Bottom fishing-3: Canada
In line with the famous adage, we left the last part of our "Bottom Fishing" trilogy for the best. So far this year, the S&P/TSX has lost just about 9.5% (before dividends), on track to wrap up a truly bad year, pending a last moment Santa Claus rally. In contrast, the S&P 500 has so far lost some 4%, not to mention the currency benefit for unhedged Canadian investors.
From a valuation perspective, a number of listed Canadian companies have now become plain attractive. Bank earnings have grown some 8% in the past year, and the price-to-earnings (P/E) ratios for banks range between 10 and 12 times (on trailing basis) while dividend yields are in the 3.5%-4.5% range. That compares very favourably with the valuation of US banks and other sectors.
The other major component of Canadian equities is the energy sector. There, not only Canadian companies are suffering from higher production costs, versus US shale, but also from major logistics problems. Pipelines and rail cars are working at full capacity, and export channels, some of which are still under development, are not sufficient to ship susplus capacity. As a result, Canadian oil is selling at a severe discount versus US oil. Accordingly Canadian energy companies are now trading at a justified, albeit unsustainable, discount versus US peers, and that is also reflecting on pipline companies.
This circles back to Canadian banks valuation, given market concerns about the quality of their loans to the energy sector. But there are other factors hurting banks share prices, such as late cycle concerns and the quality their mortgage book. Even though there are no signs of an impending recesssion, at least not yet, this economic cycle has run for such long period that economists now fear its end is coming soon. As for the quality of the mortgage book, much has been said about the Canadian housing bubble. A combination of slower economic growth and higher interest rates could inflict further damage to housing prices and, to the quality of housing mortgages.
All things considered, we are convinced that much of the bad news has been already reflected in equity prices, and that Canadian equity valuations are now attrractive in general, simply because the battered financial/energy sectors, which together account for half of the Canadian equity index, are both under-valued in relative terms. We say that for five reasons:
First, we do not have any major concerns with respect to the quality of Canadian banks loans. They have all reaffirmed that they are adequately provided, but we are not simply taking them on their word. We know that, when it comes to provisioning, large Canadian banks are conservative, and we believe that, in most likelihhod, they have taken advantage of their growing earnings to beef up provisions in preparation for worse times. In fact, the banks are comfortably meeting or beating earnings expectations, and hence are not pressured to under-provision. Moreover, the housing bubble seems to be cooling off and Canadian mortgages are more soundly regulated versus US mortgages and are generally well covered in terms of CMHC insurance and loan-to-value ratios. Therefore a sub-prime like crisis is highly unlikely here.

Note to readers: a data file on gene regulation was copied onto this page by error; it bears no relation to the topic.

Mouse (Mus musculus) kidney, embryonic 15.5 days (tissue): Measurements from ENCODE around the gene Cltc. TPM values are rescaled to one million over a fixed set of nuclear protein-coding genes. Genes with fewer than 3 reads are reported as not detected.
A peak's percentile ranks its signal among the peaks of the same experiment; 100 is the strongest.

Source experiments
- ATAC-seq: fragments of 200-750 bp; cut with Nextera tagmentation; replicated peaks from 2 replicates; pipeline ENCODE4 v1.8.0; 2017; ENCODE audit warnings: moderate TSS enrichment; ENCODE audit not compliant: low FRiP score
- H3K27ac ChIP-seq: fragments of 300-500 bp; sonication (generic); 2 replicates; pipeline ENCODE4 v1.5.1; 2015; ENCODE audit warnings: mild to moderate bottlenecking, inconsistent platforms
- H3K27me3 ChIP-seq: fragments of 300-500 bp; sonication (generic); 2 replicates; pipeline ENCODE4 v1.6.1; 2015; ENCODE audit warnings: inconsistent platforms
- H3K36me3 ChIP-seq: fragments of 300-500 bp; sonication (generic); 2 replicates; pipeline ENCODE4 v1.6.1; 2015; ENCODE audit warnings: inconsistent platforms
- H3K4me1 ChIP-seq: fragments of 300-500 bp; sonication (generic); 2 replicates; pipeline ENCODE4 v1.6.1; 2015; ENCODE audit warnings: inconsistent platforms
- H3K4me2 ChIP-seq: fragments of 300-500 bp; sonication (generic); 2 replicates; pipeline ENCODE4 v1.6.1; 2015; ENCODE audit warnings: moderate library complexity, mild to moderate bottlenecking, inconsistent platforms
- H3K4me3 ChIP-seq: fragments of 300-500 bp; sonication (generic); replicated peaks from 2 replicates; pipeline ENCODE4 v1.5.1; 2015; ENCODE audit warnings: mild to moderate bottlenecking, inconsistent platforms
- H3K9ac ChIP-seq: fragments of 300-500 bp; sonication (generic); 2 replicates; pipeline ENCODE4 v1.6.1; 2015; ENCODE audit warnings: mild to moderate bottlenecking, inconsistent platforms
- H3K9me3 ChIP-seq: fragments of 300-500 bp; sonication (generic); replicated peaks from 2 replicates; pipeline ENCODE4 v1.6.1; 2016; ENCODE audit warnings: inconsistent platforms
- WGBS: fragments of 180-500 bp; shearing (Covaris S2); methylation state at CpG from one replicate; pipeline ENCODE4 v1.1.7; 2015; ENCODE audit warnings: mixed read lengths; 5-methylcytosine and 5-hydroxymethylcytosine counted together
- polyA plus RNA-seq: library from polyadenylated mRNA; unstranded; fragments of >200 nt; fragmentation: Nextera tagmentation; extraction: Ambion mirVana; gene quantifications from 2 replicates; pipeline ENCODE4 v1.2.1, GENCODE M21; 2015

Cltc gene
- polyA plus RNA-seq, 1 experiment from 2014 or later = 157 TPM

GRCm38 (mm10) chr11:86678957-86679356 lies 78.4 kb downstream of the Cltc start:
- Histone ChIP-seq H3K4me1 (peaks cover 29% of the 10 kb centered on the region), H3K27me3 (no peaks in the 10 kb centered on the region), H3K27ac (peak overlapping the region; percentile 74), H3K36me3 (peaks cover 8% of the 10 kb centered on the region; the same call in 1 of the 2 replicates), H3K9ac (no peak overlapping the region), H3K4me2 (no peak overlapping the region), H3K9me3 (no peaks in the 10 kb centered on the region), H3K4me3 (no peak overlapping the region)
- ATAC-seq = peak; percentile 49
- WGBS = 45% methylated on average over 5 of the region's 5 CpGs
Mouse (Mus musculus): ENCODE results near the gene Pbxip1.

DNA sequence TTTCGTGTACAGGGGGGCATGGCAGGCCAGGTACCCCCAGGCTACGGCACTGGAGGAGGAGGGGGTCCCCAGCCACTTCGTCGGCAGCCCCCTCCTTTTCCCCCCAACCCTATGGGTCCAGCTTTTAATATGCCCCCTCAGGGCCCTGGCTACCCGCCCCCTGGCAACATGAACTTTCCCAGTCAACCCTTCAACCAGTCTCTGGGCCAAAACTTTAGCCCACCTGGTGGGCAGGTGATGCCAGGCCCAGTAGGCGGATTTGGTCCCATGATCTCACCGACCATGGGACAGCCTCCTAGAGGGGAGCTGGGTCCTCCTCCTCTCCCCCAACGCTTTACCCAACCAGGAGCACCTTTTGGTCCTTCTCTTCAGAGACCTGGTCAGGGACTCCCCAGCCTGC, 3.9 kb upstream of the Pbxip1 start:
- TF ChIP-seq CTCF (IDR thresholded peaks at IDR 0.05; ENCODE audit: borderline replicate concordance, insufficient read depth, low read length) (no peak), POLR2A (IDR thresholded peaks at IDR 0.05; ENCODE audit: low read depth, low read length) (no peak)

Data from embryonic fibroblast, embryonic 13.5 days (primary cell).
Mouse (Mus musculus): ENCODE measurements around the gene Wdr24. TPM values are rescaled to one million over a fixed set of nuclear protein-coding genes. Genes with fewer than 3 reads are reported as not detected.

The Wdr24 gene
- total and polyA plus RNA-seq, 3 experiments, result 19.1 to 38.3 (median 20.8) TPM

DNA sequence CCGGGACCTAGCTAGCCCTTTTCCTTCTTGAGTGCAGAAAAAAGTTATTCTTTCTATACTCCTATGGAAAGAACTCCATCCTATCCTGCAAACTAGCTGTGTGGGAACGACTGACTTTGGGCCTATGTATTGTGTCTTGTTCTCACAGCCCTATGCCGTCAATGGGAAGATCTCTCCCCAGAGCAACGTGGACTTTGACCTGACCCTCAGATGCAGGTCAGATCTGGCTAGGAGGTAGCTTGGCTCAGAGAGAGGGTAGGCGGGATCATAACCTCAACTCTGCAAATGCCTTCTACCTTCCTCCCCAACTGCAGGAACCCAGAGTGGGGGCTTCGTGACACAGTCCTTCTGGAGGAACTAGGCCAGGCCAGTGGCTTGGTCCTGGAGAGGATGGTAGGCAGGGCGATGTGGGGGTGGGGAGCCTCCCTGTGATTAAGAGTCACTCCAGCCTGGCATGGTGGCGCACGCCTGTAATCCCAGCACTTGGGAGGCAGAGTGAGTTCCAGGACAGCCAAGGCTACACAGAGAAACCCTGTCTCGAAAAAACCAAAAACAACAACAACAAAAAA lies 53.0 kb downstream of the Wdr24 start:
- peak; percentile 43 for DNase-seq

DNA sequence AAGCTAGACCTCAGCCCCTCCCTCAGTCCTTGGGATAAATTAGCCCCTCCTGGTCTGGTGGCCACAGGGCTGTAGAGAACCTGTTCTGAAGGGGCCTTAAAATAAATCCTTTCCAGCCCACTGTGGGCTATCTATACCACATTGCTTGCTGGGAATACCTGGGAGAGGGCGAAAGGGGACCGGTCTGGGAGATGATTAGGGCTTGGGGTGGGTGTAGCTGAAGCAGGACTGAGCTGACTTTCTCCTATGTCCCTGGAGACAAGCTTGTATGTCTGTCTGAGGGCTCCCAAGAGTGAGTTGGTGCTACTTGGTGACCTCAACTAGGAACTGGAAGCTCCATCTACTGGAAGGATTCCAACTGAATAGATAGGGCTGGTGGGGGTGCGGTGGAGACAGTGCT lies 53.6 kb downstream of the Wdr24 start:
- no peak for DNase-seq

Second, Canadian banks' operations are not domestically confined. Each one of the large banks has its own successful business franchise(s) outside Canada. In other words, you are diversifying your portfolio by indirectly assuming foreign exposure via Canadian banks.
Third, Canadian banks' earnings momentum remains intact. Even though such momentum may slowdown with an eventually slower economic cycle, much of that has been already discounted by equity prices, as evidenced by the relatively low P/E ratios.
Fourth, dividends are both attractive and fairly safe.
Fifth, the energy sector is always cyclical and therefore a turnaround is bound to happen some time down the road. Waiting for the good news before you invest will not help because you would likely miss a good chunk of the recovery.
Still, if you are concerned that the energy sector is still too risky and that some sectors of the Canadian market are not as attractive as financial stocks, for example, you may want to confine your choices to one or more of the following alternatives:
-A low cost financial services or dividends exchange traded fund, which would pay a dividend of 5% or so, and/or
-A more diversified, actively managed financial services fund such as Dynamic Financial Services Fund (a FundScope Choice fund) which invests in a combination of Canadian and US banks.
There are also several other fine choices that you can uncover by searching our FundScope Choice selection under the Dividend and Equity Income and Canadian equity categories.
December 10, 2018
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